Bob wants to write a document that has personal information on it and he wants to keep it offline and inaccessible to the internet. Is there any way to keep it stored to the hard drive and not be available? Leo says security is hard and thinking you can try and keep your information 100% safe is a fool's errand. Leo can think of several options to foil any defense, even not having it at all. The reality is, he'll most likely be protected through obscurity. He would also be much better off using a security tool like encryption.
privacy and security
The FBI, through a court order, has demanded that Apple unlock an iPhone which was used by one of the terrorists in the San Bernardino mass killings. Even though Apple has opened 70 iPhones for the FBI, they have never actually altered iOS to create what they believe would be a 'back door' to every single phone. A judge agreed with the FBI that Apple must comply, but Tim Cook has taken a public stance of resistance to the court order. Even more surprising, the FBI changed the password themselves already.
Mike wants to know if his work can know where he goes on the internet with his company laptop. Leo says they probably have the right to, but it depends on whether or not they have tracking software on it or not. Even with a public Wi-Fi spot, they may be able to track his online behavior. Courts have upheld that as long as it's on company hardware as well. He probably had to sign an agreement of understanding regarding it.
Robert wants to know if it's possible to get a virus with read only media. He wants a computer for online banking that can't be written to. Leo says that's an interesting idea. The ideal solution here would be a Chromebook. They're cheap, there are no viruses, and it comes with a power wash feature that brings it right back to the way it was when he first got it. Couple that with second factor authentication, and he'll be golden. He could also boot from the CD drive and that would prevent anything from being written to it.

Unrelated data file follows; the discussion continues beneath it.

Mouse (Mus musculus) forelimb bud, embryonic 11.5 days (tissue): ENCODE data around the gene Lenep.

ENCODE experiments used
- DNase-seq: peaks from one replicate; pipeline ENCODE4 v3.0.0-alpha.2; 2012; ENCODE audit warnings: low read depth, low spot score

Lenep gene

Michele is contemplating getting a Blackberry because she thought it had the best encryption. Leo says that every smartphone can be encrypted. But the traffic coming out of the smartphone is another issue.
Encryption on the Blackberry runs through Blackberry's own servers. But even email can't really be encrypted unless she shares that encryption with the recipient.
John has a PC that runs Windows XP and he can't view videos that are sent to him through email. Leo says that it's likely a codec issue. He recommends downloading VLC Media Player. It can play pretty much anything. But the real problem is that after April 8th, Microsoft will stop supporting and updating Windows XP with security patches. So John's computer will be vulnerable to attacks. Leo says that's a cause for worry and John should take it off the Internet before April 8.
Francine has been running Shields Up! from GRC and it keeps failing. She used to be "stealth" but lately she isn't. Leo says it's a router issue. Router makers decided to make routers easy to set up, but they ended up leaving everyone vulnerable, especially with instant UPnP connection. In fact, there's a new UPnP test on grc.com that Leo recommends everyone run to see if their routers are vulnerable.
Donnie is looking at a security DVR setup and he's concerned about the "Linus" operating system. Leo says it's likely a proprietary version of the Linux OS. He can check out DistroWatch.com to find all the flavors of Linux.
The Chatroom says that "LinOS" is an embedded OS that runs on electronics like security units.